Random Thoughts

Technology’s Impact on Protests/Change


As it is Martin Luther King Jr. Day, many around the world are reflecting on this great man’s accolades and achievements. Through MLK’s advancements in civil rights through nonviolence and civil disobedience, he carried out his dream of equality for all. As I genuinely admire MLK and have discussed his career in many of my college papers, such as The Fight for Racial, Gender, and Religious Rights, I have always had one reoccurring vision, imagining what he could have done with the power of technology.

Technology and the lack thereof, have always been an essential aspect of debates, protests, and spreading one’s message to the masses. The printing press was the original technological marvel of the spread of ideas, giving us the power of mass publication. With the introduction of television, broadcasters had the role of providing the world’s population with the news of today. Vietnam, the first televised war, shed light into the darker side of human nature, forever changing the views (and consequences) of military action. With the power of music, performers could share their thoughts on current trends and speak their mind about the problems of the world. In 2009, CCTV (created in the 1940’s), was used to provide the world with footage of the London protests against the Israeli offensive in Gaza. In 2011, Sukey, an app invented by London students, was utilized to warn others about the protests against the conflicts in the Middle East. Recently, we have seen how the ‘Black Lives Matter’ and ‘Me Too’ movements have taken shape and have had fuel added to their fire through the power of social media. Throughout modern history, the rise of technology has paved the way for the information superhighway to connect the planet’s greatest minds in the goal of creating a better tomorrow.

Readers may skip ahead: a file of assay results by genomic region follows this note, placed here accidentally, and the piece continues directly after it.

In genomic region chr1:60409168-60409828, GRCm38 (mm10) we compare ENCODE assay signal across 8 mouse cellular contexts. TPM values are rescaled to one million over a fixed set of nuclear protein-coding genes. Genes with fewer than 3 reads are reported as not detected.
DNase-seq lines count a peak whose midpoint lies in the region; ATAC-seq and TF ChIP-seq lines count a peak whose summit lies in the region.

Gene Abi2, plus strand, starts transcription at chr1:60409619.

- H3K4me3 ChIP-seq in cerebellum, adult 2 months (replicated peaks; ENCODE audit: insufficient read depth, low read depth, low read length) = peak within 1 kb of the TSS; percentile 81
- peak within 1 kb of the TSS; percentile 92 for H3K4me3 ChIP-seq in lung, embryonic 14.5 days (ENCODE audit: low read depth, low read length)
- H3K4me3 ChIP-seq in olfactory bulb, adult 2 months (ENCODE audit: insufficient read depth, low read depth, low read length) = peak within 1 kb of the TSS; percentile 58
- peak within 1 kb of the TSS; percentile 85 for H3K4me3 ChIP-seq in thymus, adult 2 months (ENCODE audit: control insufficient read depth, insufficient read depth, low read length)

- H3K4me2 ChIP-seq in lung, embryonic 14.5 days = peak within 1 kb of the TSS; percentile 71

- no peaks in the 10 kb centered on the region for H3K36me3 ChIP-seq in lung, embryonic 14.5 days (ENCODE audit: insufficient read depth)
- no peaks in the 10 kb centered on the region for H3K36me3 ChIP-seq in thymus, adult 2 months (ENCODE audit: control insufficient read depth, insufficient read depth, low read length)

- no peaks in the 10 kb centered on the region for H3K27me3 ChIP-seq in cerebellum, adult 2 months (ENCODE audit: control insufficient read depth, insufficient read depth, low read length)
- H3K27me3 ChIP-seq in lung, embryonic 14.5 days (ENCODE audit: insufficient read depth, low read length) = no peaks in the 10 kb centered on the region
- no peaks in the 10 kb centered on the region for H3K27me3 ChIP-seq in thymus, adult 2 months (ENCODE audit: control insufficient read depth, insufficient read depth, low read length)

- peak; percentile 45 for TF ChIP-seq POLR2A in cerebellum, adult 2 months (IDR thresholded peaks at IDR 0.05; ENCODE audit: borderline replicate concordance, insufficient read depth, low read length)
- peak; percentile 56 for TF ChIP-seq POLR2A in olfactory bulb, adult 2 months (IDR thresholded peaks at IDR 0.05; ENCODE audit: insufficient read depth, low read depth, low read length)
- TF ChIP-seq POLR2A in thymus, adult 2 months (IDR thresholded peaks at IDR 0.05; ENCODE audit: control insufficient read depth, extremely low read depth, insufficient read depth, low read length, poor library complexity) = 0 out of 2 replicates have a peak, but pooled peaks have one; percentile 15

With the always evolving methods of communication, never before have we had such a seamlessly-connected and shared collective mind. The internet allows those without a voice, to be heard; it enables those without power, to have the same impact as those with it. The world’s issues and rising problems are now seen, waiting to be solved. While there are many negative aspects of tech, technology at its core, is the greatest achievement of humankind. Martin Luther King Jr. influenced the masses, not with violence, but with peace; this nonviolent activism derived from inspiration from Mahatma Gandhi, showed us all the true nature of the phrase, “the pen is mightier than the sword.”

I believe, we as species, often forget the teachings of MLK. With social media, your words can create rising tides of change, rippling throughout history. Violent protests only create attention to an issue and have little to no effect on the root of the problem. I believe MLK would have been fascinated with the power of the hashtag, such as #MeToo. The ‘Me Too’ movement spread like wildfire, carried bravely by women all around the world, much like the running of the Olympic torch. With only a hashtag and five letters, the ‘Me Too’ movement uncovered a disturbing amount of sexual harassment and sexual assault around the planet; not only did this movement reveal the often-hidden wounds of women, but it also offered real change to holding the men involved accountable for their actions. I think we are all familiar with the cases against Harvey Weinstein, and now many similar cases are finally being brought out of the shadows for the world to see (and hopefully end).

For this Martin Luther King Jr. Day, it is vital to remember how one man made a difference, using the power of words and not violence; through his spectacularly well-articulated speeches, MLK saw society’s downfalls and the oppression of his people, thus leading him to (peacefully) fight for what he believed in. Technology has the power to spread any kind of message, whether it is love or hate; however, if used correctly, technology can usher in a new generation of free thinkers, believers, and those who desire to help heal our damaged world.

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